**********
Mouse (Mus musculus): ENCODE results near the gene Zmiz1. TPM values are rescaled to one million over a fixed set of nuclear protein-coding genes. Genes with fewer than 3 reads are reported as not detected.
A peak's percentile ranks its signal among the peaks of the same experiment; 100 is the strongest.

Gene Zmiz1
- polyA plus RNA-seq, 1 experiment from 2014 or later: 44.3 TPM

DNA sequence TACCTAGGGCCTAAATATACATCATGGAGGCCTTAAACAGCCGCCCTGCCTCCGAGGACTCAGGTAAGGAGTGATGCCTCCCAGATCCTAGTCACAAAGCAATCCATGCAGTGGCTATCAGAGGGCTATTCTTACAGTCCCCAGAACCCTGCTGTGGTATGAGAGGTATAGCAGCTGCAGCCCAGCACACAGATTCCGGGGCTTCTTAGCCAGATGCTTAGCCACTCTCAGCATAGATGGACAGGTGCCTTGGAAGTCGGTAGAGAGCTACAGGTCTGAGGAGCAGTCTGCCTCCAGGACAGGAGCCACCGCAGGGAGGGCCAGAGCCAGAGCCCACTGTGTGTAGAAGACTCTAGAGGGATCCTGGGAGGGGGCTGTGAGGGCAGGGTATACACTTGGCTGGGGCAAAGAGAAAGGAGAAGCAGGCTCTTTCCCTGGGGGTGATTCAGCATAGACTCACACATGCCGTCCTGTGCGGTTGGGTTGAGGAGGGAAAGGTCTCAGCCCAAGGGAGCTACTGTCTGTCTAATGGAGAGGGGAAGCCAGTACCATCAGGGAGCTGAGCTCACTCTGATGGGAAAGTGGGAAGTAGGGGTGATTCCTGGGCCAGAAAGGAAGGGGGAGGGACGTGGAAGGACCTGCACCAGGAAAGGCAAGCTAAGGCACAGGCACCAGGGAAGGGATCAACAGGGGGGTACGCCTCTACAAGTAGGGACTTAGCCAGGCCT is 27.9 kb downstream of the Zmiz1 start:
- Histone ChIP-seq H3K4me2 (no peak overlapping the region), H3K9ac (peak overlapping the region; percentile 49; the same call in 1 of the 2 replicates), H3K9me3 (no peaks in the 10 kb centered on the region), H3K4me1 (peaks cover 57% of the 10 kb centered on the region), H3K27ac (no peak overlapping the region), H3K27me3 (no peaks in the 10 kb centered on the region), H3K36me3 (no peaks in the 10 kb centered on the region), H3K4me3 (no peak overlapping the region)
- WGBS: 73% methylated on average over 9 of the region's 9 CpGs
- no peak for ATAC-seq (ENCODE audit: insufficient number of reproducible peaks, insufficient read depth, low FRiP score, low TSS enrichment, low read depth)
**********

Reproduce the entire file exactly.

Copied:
Mouse (Mus musculus): ENCODE results near the gene Zmiz1. TPM values are rescaled to one million over a fixed set of nuclear protein-coding genes. Genes with fewer than 3 reads are reported as not detected.
A peak's percentile ranks its signal among the peaks of the same experiment; 100 is the strongest.

Gene Zmiz1
- polyA plus RNA-seq, 1 experiment from 2014 or later: 44.3 TPM

DNA sequence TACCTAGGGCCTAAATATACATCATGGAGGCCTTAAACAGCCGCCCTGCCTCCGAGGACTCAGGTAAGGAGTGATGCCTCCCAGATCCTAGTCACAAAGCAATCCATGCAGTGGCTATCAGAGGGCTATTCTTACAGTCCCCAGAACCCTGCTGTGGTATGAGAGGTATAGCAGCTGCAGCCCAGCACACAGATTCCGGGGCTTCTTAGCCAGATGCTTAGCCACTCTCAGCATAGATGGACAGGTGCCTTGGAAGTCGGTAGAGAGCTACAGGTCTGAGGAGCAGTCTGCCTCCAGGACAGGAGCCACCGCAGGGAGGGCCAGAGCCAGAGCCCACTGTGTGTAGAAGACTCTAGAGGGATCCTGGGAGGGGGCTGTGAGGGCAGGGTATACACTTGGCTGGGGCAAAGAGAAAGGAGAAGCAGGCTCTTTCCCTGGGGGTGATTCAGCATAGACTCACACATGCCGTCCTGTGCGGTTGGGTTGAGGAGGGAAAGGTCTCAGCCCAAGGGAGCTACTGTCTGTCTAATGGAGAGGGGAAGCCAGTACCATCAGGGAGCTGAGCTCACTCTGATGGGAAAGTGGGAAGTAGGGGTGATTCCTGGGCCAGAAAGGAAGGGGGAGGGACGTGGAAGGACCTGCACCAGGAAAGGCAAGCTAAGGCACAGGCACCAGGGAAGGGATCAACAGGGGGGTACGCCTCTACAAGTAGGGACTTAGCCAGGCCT is 27.9 kb downstream of the Zmiz1 start:
- Histone ChIP-seq H3K4me2 (no peak overlapping the region), H3K9ac (peak overlapping the region; percentile 49; the same call in 1 of the 2 replicates), H3K9me3 (no peaks in the 10 kb centered on the region), H3K4me1 (peaks cover 57% of the 10 kb centered on the region), H3K27ac (no peak overlapping the region), H3K27me3 (no peaks in the 10 kb centered on the region), H3K36me3 (no peaks in the 10 kb centered on the region), H3K4me3 (no peak overlapping the region)
- WGBS: 73% methylated on average over 9 of the region's 9 CpGs
- no peak for ATAC-seq (ENCODE audit: insufficient number of reproducible peaks, insufficient read depth, low FRiP score, low TSS enrichment, low read depth)